Eating Local

I’m not a native of Columbus, Ohio. In fact, I’m really not a native of any place; my father was in the Army, so we moved around most of my formative years. I can look back now and see how this experience was invaluable, though at the time I didn’t like it and there was something within me that craved stability. One way this manifested itself was the desire to have a “constant” in what I ate. My mother’s cooking provided a foundation for this, though the standardized menus of chain restaurants and fast food fulfilled the remaining desire for something familiar. In the wisdom of my years, I now know I never took advantage of the amazing opportunity I had to try the local cuisine of wherever we happened to call home: I shunned kimchi and bulgogi when we lived in Seoul; I turned my nose up at the artichokes of Castroville; I refused to eat the moose, caribou, and salmon the Alaskan landscape offered up (well, maybe not all of the salmon); I never tried the world-famous oysters and geoducks of the Puget Sound. As an angst-ridden youth, I may not have known where I’d be in school the following year, but I knew wherever I was, a Big Mac always tasted like a Big Mac—and there was comfort in that knowledge.

I’ve now called Columbus “home” for the past eleven years of my life. I began to appreciate the value of local cuisine when I began to travel—this time for pleasure rather than for relocation. What was the point of visiting Chicago and eating at a restaurant I could eat at in Columbus? And likewise, why would I want to eat something in Columbus I could eat anywhere? I’ve since thrown off the shackles of being bound to chain restaurants and have embraced the thriving Columbus food community. While there are several, valid arguments for eating local—reducing fuel costs/consumption of transporting exotic foods to local supermarkets; supporting local businesses; eating fresher produce—it just makes sense if you want the full experience of any given locale. Eating local isn’t just good for our environment and our economy, it’s one of those sublime qualities that make a region unique. Eating local feeds the soul as much as it nourishes the body.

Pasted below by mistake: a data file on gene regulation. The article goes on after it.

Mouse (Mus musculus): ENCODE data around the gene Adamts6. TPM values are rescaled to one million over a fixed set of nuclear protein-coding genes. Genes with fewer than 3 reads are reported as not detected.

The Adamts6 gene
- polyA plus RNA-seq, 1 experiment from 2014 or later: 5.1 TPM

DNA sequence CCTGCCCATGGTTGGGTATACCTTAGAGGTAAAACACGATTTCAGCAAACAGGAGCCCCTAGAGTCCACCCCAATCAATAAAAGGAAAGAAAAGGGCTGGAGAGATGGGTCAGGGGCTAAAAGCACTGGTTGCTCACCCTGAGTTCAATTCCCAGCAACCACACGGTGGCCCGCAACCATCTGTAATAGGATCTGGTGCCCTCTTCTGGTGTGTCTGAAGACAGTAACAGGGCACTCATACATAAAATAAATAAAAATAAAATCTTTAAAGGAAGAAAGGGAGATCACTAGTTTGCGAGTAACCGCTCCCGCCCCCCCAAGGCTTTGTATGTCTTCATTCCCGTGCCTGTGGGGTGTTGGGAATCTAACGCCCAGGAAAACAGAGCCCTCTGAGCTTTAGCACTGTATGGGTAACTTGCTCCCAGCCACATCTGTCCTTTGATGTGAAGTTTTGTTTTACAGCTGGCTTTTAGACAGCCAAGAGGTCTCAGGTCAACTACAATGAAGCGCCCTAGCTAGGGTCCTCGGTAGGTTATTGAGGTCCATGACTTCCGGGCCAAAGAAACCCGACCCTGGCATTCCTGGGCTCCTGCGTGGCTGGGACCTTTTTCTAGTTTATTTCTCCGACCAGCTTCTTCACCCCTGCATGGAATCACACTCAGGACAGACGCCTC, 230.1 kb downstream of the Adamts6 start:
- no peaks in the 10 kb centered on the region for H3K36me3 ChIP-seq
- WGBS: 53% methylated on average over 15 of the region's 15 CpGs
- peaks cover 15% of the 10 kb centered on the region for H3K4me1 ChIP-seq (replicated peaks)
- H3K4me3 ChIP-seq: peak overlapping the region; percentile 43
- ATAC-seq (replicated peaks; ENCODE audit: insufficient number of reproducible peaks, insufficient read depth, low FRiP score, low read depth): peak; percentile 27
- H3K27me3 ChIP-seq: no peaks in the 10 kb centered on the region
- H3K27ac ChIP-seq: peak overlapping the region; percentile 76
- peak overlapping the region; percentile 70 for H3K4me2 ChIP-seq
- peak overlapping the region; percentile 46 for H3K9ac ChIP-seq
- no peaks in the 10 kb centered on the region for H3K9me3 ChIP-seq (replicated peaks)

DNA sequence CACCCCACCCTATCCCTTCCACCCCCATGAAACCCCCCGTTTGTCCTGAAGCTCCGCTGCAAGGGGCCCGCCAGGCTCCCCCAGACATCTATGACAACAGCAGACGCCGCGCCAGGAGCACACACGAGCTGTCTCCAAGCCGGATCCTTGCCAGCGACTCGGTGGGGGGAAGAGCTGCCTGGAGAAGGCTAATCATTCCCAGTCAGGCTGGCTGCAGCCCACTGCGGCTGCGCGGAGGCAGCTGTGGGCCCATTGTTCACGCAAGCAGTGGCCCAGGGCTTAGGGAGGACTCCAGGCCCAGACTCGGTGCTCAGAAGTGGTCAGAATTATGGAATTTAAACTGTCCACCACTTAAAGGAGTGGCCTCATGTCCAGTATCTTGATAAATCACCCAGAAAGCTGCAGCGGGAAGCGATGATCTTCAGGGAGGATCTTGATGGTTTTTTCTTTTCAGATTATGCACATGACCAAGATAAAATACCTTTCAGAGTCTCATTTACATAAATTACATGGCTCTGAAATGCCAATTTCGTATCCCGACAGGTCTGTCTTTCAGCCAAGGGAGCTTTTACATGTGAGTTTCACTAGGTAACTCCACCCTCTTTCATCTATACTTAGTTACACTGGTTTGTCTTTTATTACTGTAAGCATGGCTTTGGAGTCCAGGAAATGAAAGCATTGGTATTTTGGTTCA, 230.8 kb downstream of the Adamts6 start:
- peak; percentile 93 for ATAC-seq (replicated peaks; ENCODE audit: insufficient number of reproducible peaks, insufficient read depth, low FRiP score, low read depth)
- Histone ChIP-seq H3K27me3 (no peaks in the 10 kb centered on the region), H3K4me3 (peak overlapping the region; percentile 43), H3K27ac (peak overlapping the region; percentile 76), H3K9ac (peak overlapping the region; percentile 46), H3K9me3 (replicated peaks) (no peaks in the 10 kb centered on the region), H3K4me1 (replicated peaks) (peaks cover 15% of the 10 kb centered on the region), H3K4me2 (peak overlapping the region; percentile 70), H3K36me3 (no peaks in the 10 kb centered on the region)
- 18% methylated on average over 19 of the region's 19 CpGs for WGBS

In honor of Local Matters‘ upcoming Local Foods Week and Eat Local Challenge, I wanted to highlight two of my favorite local eateries, Kitchen Little in the North Market, and Skillet. While there are several shining examples of local restaurants that showcase local ingredients (Basi ItaliaAlana’s Food and Wine, Katalina’s Cafe Corner, Black Creek Bistro, Tip Top Kitchen and Cocktails, and Knead Urban Diner to name only a few—and I would highly recommend you try any or, even better, all of these), Kitchen Little and Skillet embody what I believe to be the quintessential Ohio meal. In the following week, I will take a closer look at both of these restaurants.

One response to “Eating Local

  1. love, love, love this – so true – I think back to my travels and how limiting I was to my culinary adventures and how much more fun and interesting life has become as I engaged in the local community. Thanks for sharing – look forward to part 2!

    Like

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